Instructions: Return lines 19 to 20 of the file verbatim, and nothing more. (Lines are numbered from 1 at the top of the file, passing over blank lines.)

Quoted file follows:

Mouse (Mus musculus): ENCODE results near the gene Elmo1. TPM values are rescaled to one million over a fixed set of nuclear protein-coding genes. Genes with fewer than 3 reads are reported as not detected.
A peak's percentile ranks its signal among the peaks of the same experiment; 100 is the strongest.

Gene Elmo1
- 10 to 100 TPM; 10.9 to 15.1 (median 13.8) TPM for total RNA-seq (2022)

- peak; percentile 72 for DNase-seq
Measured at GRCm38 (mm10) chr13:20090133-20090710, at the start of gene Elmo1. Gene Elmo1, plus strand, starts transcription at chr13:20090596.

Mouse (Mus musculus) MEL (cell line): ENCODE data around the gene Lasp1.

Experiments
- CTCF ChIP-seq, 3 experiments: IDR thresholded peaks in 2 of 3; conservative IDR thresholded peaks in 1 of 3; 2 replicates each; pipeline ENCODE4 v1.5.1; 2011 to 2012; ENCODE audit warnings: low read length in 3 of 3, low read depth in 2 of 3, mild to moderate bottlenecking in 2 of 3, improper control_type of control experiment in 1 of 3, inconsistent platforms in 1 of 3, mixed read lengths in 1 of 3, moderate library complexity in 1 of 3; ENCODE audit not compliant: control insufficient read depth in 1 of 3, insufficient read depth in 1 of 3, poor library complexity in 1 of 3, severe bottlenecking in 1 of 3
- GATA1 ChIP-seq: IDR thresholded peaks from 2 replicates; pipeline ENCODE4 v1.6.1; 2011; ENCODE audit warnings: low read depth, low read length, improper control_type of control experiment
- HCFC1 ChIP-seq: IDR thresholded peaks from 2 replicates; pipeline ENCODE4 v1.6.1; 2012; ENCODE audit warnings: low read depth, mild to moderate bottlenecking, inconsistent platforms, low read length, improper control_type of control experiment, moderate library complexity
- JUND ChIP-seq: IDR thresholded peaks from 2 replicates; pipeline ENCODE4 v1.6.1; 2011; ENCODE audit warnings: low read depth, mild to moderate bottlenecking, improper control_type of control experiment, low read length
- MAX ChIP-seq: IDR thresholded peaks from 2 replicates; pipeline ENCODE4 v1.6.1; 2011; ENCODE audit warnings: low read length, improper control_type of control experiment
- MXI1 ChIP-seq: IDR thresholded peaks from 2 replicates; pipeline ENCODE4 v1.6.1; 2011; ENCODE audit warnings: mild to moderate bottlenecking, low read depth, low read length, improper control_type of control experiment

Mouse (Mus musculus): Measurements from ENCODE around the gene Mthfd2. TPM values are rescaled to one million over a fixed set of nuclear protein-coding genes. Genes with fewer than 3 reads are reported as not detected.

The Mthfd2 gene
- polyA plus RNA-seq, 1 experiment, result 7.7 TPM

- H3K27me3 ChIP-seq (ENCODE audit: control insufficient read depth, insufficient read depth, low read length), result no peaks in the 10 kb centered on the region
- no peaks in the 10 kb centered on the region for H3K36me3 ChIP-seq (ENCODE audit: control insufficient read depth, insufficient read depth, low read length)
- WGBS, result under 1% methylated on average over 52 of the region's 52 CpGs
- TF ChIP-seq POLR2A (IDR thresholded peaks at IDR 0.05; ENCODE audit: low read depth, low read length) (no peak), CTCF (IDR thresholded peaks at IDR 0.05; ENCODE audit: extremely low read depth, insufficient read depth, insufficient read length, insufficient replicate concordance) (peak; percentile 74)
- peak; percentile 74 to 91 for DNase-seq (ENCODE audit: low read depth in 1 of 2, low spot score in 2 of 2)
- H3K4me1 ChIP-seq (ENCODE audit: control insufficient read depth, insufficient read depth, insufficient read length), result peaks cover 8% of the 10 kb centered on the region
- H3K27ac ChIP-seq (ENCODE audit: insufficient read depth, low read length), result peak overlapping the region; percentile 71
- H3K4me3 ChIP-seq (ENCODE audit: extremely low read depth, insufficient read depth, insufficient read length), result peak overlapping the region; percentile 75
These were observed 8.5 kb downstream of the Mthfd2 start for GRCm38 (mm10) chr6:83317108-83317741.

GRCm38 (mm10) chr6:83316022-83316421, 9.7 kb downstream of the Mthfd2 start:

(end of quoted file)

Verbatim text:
- no peaks in the 10 kb centered on the region for H3K36me3 ChIP-seq (ENCODE audit: control insufficient read depth, insufficient read depth, low read length)
- WGBS, result under 1% methylated on average over 52 of the region's 52 CpGs